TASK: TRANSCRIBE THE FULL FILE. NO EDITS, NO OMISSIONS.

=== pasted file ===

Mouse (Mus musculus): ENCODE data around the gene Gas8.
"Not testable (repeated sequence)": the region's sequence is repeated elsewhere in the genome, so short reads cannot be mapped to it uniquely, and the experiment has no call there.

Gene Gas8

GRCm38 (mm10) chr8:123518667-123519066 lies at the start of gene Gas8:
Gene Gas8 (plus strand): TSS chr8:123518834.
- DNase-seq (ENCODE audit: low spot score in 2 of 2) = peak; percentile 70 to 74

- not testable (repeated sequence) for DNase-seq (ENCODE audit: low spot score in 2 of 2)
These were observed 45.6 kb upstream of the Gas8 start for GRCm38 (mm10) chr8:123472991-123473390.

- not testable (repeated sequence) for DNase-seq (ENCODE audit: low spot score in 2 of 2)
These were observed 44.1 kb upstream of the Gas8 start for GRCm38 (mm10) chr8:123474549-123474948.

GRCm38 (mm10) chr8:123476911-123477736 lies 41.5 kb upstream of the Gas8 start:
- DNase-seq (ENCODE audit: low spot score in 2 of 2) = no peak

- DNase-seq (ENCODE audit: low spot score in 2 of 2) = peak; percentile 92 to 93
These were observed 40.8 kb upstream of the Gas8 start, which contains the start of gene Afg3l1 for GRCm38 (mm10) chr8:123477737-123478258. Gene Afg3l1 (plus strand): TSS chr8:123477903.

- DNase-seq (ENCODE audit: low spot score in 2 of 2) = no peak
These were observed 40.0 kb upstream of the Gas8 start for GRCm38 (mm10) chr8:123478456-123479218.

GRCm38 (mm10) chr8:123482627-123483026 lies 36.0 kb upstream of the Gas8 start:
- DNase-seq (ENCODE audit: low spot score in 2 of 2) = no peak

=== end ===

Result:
Mouse (Mus musculus): ENCODE data around the gene Gas8.
"Not testable (repeated sequence)": the region's sequence is repeated elsewhere in the genome, so short reads cannot be mapped to it uniquely, and the experiment has no call there.

Gene Gas8

GRCm38 (mm10) chr8:123518667-123519066 lies at the start of gene Gas8:
Gene Gas8 (plus strand): TSS chr8:123518834.
- DNase-seq (ENCODE audit: low spot score in 2 of 2) = peak; percentile 70 to 74

- not testable (repeated sequence) for DNase-seq (ENCODE audit: low spot score in 2 of 2)
These were observed 45.6 kb upstream of the Gas8 start for GRCm38 (mm10) chr8:123472991-123473390.

- not testable (repeated sequence) for DNase-seq (ENCODE audit: low spot score in 2 of 2)
These were observed 44.1 kb upstream of the Gas8 start for GRCm38 (mm10) chr8:123474549-123474948.

GRCm38 (mm10) chr8:123476911-123477736 lies 41.5 kb upstream of the Gas8 start:
- DNase-seq (ENCODE audit: low spot score in 2 of 2) = no peak

- DNase-seq (ENCODE audit: low spot score in 2 of 2) = peak; percentile 92 to 93
These were observed 40.8 kb upstream of the Gas8 start, which contains the start of gene Afg3l1 for GRCm38 (mm10) chr8:123477737-123478258. Gene Afg3l1 (plus strand): TSS chr8:123477903.

- DNase-seq (ENCODE audit: low spot score in 2 of 2) = no peak
These were observed 40.0 kb upstream of the Gas8 start for GRCm38 (mm10) chr8:123478456-123479218.

GRCm38 (mm10) chr8:123482627-123483026 lies 36.0 kb upstream of the Gas8 start:
- DNase-seq (ENCODE audit: low spot score in 2 of 2) = no peak